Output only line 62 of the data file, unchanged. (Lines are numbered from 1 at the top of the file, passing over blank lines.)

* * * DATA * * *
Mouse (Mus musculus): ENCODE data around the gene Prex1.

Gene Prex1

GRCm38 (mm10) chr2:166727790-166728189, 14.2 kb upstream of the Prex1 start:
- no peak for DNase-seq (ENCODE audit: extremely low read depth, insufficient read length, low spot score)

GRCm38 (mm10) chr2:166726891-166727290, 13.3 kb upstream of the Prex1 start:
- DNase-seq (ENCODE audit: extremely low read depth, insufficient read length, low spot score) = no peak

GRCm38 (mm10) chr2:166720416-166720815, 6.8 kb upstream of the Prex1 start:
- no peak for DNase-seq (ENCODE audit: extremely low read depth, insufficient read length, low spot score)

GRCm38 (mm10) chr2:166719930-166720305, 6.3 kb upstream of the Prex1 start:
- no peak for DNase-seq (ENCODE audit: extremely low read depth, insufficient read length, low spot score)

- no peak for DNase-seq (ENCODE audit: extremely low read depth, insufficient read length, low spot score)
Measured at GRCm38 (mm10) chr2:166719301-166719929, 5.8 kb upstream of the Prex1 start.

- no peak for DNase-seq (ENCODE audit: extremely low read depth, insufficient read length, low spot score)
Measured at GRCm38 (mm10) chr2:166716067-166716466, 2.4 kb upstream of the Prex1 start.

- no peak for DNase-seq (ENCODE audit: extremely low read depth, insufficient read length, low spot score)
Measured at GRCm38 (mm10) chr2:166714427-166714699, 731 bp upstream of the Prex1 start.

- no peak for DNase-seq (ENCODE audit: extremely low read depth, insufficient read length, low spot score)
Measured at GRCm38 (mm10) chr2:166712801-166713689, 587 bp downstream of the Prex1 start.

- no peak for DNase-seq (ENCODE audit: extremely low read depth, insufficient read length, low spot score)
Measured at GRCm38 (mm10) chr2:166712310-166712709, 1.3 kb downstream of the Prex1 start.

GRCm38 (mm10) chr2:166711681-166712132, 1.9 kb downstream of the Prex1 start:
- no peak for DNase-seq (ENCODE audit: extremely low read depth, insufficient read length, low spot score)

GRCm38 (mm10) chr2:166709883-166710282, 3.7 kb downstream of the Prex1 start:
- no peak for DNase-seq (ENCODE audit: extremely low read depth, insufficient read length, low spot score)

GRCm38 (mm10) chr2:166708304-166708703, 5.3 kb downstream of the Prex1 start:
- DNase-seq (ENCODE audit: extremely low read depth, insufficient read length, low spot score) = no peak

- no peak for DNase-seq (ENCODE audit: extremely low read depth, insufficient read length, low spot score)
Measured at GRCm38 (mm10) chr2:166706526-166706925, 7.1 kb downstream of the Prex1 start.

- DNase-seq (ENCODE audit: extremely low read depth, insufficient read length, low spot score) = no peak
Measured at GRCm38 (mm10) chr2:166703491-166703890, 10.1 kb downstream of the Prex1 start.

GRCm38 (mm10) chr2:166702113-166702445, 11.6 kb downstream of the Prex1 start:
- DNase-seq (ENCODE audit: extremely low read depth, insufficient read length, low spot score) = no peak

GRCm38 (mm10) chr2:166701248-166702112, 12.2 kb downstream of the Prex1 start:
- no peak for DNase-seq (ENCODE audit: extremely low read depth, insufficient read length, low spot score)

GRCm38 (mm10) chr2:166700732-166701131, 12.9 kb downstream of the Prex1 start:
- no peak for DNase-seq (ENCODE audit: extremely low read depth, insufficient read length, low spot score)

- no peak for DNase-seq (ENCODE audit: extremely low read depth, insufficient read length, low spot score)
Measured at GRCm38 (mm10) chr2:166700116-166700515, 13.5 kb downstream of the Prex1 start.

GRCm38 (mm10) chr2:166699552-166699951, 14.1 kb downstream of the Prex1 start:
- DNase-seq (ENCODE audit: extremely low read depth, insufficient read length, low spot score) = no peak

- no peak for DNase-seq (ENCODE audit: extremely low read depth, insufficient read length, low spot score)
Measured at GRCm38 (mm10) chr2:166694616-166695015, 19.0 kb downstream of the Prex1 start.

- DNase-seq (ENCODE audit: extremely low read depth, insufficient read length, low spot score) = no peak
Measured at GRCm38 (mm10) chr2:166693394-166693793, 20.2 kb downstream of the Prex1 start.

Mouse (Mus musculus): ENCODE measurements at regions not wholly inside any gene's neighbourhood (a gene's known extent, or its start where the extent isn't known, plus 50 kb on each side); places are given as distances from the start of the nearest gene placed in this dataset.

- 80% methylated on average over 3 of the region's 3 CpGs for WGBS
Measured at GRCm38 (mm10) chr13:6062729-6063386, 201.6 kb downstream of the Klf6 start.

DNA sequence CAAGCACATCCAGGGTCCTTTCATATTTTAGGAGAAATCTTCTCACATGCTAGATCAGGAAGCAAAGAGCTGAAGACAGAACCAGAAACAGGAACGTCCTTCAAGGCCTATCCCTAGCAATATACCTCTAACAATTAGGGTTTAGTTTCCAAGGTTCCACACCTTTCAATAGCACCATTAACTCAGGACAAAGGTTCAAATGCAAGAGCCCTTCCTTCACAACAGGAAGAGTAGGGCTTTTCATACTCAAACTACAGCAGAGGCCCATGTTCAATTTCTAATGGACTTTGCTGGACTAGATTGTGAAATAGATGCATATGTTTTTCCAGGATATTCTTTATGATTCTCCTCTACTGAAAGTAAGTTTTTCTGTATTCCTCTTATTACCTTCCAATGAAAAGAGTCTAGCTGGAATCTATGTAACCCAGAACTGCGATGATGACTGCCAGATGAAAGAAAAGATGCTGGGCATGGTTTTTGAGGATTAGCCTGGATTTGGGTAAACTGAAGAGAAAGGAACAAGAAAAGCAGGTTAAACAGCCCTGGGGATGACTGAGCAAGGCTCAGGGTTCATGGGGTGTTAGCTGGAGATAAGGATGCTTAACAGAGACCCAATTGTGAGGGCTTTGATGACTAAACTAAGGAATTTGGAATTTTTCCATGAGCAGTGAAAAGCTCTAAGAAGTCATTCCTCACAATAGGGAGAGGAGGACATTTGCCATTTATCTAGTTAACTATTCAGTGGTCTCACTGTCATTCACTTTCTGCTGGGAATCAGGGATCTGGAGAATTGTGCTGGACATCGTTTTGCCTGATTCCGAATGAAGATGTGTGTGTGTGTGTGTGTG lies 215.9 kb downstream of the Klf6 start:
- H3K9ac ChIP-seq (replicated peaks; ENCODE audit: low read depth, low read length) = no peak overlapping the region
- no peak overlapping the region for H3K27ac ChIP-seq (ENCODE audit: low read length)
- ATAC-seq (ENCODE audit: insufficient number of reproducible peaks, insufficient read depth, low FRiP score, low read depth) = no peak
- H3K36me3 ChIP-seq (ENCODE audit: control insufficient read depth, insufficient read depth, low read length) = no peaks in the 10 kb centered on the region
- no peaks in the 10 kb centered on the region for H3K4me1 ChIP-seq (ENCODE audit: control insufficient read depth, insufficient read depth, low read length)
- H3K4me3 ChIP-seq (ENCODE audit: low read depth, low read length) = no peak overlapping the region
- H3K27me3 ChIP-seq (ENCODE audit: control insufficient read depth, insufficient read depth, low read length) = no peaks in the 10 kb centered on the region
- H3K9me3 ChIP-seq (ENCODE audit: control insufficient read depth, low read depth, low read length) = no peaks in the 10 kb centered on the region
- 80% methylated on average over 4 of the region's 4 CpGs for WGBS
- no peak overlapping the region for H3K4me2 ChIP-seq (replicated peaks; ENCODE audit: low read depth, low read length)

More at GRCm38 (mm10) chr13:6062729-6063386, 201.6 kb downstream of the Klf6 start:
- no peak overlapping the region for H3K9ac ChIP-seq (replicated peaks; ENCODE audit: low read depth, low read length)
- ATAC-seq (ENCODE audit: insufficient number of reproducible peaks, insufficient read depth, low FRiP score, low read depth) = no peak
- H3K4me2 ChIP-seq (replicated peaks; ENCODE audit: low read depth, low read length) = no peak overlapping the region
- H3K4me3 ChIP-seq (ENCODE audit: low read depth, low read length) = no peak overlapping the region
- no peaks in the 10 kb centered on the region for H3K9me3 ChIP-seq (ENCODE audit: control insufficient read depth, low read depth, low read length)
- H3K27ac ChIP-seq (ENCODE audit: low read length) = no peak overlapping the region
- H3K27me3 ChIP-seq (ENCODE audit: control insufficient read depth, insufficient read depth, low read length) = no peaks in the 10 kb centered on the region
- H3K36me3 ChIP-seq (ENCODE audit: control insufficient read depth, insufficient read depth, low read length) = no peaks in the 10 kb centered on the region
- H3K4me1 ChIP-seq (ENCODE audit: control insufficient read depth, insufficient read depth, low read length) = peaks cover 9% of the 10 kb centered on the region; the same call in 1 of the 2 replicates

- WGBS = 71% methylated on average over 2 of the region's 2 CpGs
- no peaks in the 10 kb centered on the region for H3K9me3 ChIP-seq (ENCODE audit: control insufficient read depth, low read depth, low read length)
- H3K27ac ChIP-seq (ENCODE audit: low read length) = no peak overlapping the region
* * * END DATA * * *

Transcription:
- H3K4me2 ChIP-seq (replicated peaks; ENCODE audit: low read depth, low read length) = no peak overlapping the region